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Baltimore City Paper
June 22, 2011

Wait for Social Security benefits is getting longer
By Edward Ericson Jr.

The Social Security Administration (SSA) may be losing its battle against the backlog of disability cases, according to an analysis of its data by a New York-based nonprofit. “In particular, the data show that while progress had initially been made, the hoped for reduction in backlogged matters ground to a halt in the last 12 months,” a report by the Transactional Records Access Clearinghouse (TRAC) says. “Since then the number of pending cases grew by 5 percent. More success has been achieved in reducing average wait times.” The Social Security Administration is headquartered in Woodlawn. Maryland currently has more than 7,000 pending disability cases, according to TRAC’s data, a figure that appears to put it on the lower end of the spectrum among states. Astrue also moved the goalposts, according to TRAC, which is headquartered at Syracuse University and, since 1989, has used private grants to pursue Freedom of Information Act requests of federal agencies. “In 2007 [SSA] set a goal of permanent elimination of the ‘backlog’ by 2012, modified during 2008 to eliminating it by 2013,” TRAC’s report, which is available online at tinyurl.com/trac2011, says. “Up until May 2007, a ‘backlog’ had been defined as anything over 300,000 pending cases. Then the SSA’s definition was changed and the agency said it would consider the backlog eliminated when the pending cases were brought down to 400,000. In September 2008, the backlog elimination target was raised again to 466,000.” But it is not possible to understand a city’s disability caseload without taking into account the number and percentage of cases transferred in and out of the local office. The SSA is moving cases from office to office, and sometimes state to state, in order to reduce the dockets. Many hearings are now conducted via videoconference, TRAC reports. “Transfers have become such a huge tool in their attempts to even out workloads,” Long says, “that you can’t just assume that growth or decline is related to cases coming into that office any more.” Baltimore transferred 941 more cases into its court than it transferred out last year, the data show, while offices as diverse as the Bronx, N.Y., Charleston, S.C., and Cleveland, Ohio, transferred thousands out of their jurisdictions to relieve the backlog. Cleveland transferred more than 5,000 cases out of its jurisdiction, Detroit more than 4,700, and Orlando, Fla., more than 3,500. According to the TRAC report, “in [fiscal year] 2010 the volume of transfer activity was equivalent to almost half of the number of new appeals that were filed that same year.” “We think of this as an insurance program for people who become disabled,” Long says, “and it doesn’t do much good if you have to wait forever to become qualified.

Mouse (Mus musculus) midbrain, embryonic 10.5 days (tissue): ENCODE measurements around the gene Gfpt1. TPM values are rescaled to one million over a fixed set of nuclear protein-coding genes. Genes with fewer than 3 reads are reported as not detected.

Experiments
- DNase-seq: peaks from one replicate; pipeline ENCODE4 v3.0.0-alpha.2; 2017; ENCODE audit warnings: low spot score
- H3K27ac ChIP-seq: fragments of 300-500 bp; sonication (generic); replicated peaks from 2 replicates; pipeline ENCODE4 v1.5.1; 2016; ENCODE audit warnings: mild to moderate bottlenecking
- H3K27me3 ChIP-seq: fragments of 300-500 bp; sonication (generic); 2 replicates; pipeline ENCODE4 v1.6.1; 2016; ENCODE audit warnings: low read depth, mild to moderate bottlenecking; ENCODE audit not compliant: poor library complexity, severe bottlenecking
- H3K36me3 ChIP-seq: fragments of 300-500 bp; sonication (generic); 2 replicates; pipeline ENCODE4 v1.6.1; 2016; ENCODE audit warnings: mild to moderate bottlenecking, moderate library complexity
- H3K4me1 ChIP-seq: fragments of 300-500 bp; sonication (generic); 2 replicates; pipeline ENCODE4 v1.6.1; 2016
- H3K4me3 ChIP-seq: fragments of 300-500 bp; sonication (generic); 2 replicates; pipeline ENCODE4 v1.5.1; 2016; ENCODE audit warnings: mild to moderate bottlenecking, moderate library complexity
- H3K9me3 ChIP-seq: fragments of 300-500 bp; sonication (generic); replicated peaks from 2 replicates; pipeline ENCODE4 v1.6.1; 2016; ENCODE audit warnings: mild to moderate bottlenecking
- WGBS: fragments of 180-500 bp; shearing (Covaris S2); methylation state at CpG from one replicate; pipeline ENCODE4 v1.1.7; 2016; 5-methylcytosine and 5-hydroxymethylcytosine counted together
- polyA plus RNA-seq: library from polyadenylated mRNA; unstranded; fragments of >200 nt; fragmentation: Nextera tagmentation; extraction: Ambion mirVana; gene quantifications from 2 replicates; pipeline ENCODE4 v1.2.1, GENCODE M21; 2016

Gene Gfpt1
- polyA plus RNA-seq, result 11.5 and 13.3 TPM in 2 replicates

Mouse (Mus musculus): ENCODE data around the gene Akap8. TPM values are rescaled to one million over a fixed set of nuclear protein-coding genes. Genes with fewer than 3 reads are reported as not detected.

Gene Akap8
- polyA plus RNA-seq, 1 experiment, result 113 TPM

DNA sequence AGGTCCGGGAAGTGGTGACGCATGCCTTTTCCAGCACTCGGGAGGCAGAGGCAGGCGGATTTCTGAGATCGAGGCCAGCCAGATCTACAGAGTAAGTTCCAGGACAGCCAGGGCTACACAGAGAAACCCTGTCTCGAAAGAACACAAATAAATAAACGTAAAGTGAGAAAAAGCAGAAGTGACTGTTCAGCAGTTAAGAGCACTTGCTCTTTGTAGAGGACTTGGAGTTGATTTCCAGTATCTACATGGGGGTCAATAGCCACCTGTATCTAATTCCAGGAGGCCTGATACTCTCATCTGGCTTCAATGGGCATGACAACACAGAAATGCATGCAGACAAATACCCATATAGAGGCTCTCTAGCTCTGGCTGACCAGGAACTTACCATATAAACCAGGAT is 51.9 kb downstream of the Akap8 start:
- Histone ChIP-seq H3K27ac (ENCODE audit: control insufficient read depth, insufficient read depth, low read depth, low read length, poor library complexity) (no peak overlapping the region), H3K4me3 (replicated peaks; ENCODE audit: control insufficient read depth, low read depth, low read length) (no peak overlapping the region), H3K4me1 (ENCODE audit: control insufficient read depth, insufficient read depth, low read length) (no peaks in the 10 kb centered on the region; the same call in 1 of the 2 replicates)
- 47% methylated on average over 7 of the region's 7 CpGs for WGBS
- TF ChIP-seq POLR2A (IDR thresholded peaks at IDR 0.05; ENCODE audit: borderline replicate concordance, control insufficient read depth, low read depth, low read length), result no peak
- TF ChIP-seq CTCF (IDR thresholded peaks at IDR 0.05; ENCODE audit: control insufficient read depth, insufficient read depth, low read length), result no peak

Transactional Records Access Clearinghouse, Syracuse University
Copyright 2011
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